br INTRODUCTION br Most cells
Most Elafibranor that are able to adhere, spread, and migrate on a two-dimensional extracellular matrix (ECM) can also adhere, change shape, and migrate when embedded in a biopolymer network of suitable adhesiveness, stiffness, and network porosity. However, when cells migrate through a three-dimensional (3-D) matrix, they must over-come not only the adhesion forces, as in a two-dimensional environment, but also the resisting forces imposed by the surrounding matrix (1,2). Resisting forces mainly arise from steric effects. This steric hindrance, in turn, depends on the matrix properties (pore size and fiber stiffness (1,3–6)) as well as cell properties (cell size and cell stiff-ness (4,7–11)). Studying cell-generated forces as the cells migrate through an ECM with varying degrees of steric hindrance is important for a mechanistic understanding of numerous physiological and pathophysiological cell func-tions in health and disease that involve cell adhesion, shape changes, and migration, such as tissue formation during
Submitted July 9, 2018, and accepted for publication February 1, 2019. *Correspondence: [email protected] Editor: Katharina Gaus.
2019 Biophysical Society.
embryogenesis, tumor metastasis formation, or the homing of immune cells.
To investigate cell migration under varying degrees of steric hindrance, previous studies have changed the protein concentration of a 3-D biopolymer network (1,3), the pore size (4,12), or the network fiber stiffness (3). These studies have consistently found a decreased cell migration or inva-sion with increasing steric hindrance of the matrix. What is unknown, however, is whether cells can partially compen-sate for this increase steric hindrance, either by an increased generation of traction forces or by changes in force polarity, which both have been previously shown to be essential for 3-D cell migration (13).
Although it is possible to measure cell-generated forces in a 3-D biopolymer network, it is problematic to compare measurements from gels with different protein concentra-tions and hence pore size and fiber stiffness because this can drastically change the nonlinear behavior of the matrix (14). Moreover, an altered matrix protein concentration inevitably leads to altered adhesive ligand density (1). An alternative way to modulate steric hindrance is to stiffen the biopolymer fibers with low doses of glutaraldehyde (3), but this, in turn, lowers the proteolytic degradability
Co´ndor et al.
of the matrix and may lead to changes in cell migration that are unrelated to effects of steric hindrance.
In this study, we follow an alternative approach: instead of changing the ECM properties, we alter the cell mechan-ical properties. To do so, we either increase the nuclear stiff-ness of breast cancer cells by overexpression of the nuclear protein lamin A (15) or we introduce into the cells polysty-rene beads with a diameter larger than the average pore size of the ECM. Although both interventions may also cause secondary cellular responses that are difficult to predict, we argue that the ability to measure cell-generated traction forces and migration behavior under identical matrix condi-tions compensates for the potential disadvantages.
We find that increasing the steric hindrance by stiffening the nuclear lamina causes a significant decrease in migration speed, which is partially compensated by an increase in directional persistence and force polarity. The traction force magnitude is equal to control cells.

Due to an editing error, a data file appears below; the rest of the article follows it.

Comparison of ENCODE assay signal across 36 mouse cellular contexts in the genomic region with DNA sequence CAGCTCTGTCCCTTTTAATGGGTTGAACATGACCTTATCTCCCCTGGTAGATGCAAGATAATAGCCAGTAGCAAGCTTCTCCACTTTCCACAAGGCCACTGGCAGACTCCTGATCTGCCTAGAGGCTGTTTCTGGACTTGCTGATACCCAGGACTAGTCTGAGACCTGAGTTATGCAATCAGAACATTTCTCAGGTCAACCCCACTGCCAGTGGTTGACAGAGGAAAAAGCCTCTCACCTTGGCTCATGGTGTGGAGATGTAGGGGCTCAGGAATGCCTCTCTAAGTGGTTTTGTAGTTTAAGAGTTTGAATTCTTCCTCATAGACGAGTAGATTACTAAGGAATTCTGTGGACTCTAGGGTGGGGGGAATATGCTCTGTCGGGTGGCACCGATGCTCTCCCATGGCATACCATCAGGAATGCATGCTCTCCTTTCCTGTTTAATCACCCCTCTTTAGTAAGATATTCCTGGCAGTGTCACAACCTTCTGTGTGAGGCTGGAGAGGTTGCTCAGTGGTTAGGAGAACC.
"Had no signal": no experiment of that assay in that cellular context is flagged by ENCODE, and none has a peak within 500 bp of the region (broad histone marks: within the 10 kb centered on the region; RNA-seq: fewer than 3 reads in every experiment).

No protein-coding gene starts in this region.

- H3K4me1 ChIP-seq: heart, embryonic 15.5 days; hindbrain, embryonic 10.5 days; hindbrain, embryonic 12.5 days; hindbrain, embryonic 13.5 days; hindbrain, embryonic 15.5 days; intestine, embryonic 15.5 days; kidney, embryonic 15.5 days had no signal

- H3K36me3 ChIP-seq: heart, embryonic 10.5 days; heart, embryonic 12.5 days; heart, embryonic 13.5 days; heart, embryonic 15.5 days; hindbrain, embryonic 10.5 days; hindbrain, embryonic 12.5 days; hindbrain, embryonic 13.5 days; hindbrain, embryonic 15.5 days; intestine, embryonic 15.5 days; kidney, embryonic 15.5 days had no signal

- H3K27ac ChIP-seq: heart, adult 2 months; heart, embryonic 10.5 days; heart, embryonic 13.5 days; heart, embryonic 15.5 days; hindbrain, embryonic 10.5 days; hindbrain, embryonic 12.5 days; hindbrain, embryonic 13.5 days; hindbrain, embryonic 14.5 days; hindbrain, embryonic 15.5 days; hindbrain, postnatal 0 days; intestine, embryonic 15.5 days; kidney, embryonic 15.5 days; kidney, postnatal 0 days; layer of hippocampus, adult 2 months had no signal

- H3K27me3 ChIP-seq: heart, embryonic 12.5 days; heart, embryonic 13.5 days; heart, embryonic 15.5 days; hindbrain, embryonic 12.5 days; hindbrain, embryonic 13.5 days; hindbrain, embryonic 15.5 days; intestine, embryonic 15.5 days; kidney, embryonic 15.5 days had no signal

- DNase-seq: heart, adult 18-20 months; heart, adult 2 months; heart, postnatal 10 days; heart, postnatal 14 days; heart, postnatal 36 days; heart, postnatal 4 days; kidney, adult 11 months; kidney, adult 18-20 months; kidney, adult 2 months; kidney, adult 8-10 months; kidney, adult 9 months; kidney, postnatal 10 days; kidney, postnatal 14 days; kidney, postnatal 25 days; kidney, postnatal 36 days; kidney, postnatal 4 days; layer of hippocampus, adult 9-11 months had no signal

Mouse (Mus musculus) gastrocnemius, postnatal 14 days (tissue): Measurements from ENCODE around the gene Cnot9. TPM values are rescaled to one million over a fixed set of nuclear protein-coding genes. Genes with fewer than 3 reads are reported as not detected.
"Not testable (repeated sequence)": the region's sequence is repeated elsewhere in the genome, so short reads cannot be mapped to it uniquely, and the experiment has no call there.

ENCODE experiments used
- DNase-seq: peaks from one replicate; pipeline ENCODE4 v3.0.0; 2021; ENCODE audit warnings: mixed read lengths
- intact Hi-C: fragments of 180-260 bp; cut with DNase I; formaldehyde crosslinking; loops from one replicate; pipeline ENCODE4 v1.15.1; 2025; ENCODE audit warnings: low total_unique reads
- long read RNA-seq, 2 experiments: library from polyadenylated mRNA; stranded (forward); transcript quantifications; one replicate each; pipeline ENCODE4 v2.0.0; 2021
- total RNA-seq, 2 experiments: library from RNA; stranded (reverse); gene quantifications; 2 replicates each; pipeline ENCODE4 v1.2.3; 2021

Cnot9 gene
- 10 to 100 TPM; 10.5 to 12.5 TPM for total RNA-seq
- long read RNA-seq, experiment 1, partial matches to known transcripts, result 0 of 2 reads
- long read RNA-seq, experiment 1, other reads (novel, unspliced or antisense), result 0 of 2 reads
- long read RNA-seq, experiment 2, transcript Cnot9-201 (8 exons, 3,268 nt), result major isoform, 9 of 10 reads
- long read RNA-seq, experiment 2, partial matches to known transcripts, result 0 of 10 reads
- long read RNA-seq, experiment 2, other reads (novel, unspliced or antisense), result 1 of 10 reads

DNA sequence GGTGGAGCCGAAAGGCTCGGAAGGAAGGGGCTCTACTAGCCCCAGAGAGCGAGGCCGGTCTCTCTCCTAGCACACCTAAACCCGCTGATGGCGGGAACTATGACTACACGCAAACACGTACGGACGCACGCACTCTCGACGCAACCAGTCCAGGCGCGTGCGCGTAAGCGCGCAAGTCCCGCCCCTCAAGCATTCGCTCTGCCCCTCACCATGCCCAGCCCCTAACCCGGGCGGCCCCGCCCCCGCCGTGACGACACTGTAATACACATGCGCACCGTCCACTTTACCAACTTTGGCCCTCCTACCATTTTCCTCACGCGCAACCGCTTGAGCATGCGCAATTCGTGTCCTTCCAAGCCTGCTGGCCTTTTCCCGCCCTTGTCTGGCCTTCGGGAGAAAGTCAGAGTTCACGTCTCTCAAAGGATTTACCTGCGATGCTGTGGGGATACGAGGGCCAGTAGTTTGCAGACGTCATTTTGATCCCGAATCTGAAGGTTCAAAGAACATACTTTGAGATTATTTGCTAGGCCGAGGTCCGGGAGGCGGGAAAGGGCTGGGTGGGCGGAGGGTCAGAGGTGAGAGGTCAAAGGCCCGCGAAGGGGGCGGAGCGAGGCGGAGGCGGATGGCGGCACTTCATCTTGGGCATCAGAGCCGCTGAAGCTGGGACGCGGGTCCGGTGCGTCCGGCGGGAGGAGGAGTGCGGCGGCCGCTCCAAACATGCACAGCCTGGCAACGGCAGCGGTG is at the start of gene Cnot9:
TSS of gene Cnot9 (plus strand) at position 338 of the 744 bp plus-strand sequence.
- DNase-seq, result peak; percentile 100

Increasing the steric hindrance by loading the cells with polystyrene beads causes a small decrease in cell speed and directional persistence. To compensate, these cells in-crease their traction forces but not their force polarity. Taken together, our data demonstrate that breast cancer cells inde-pendently adapt their traction forces and force polarity to compensate for an increased steric hindrance imposed by the surrounding matrix.
MATERIALS AND METHODS
MDA-MB 231 cells (obtained from ATCC, Manassas, VA) are cultured in 75 cm2 cell culture flasks with low glucose (1 g/L) Dulbecco’s modified Eagle’s medium (DMEM; Biochrom, Cambridge, UK) supplemented with 10% fetal calf serum (Greiner, Kremsm€unster, Austria) and 1% peni-cillin and streptomycin at 37 C, 5% CO2, and 95% humidity. For lamin-A-transfected cells, 1 mg/mL puromycin is added to the medium. Cells are passaged every second day using 0.25% trypsin/EDTA.
MBA-MD 231 Lam-A lentiviral transduction and immunoblot analysis
For generating MDA-MB 231 cells expressing enhanced green fluorescent protein (eGFP)-lamin A, lentiviral transduction is used as described in (12). In brief, HEK293T cells are co-transfected with the vectors pMD2.G, psPAX2, and pLVX containing the coding sequence of lamin A N-termi-nally fused to eGFP using Lipofectamine LTX (Invitrogen, Carlsbad, CA). The cell culture supernatant is collected daily and replaced with fresh DMEM for the next 4 days. The collected medium containing assembled virus particles is pooled and filtered through 0.45-mm pores, supplemented with 8 mg/mL polyberene and added to MDA-MD 231 cells for 18 h. Start-ing from day 2 after lentiviral infection, cells are selected using 1 mg/mL puromycine. Previous studies demonstrated that after transduction, expres-sion of eGFP-lamin A is detectable in 95% of cells (12). Total average lamin A levels increased by 200% above endogenous lamin A levels (8,12,15), and cell stiffness after transfection increased by 47% above the stiffness of control cells (from 560 to 820 Pa), as estimated from the in-crease of transit time when the cells are flushed through 5-mm microcon-strictions (16).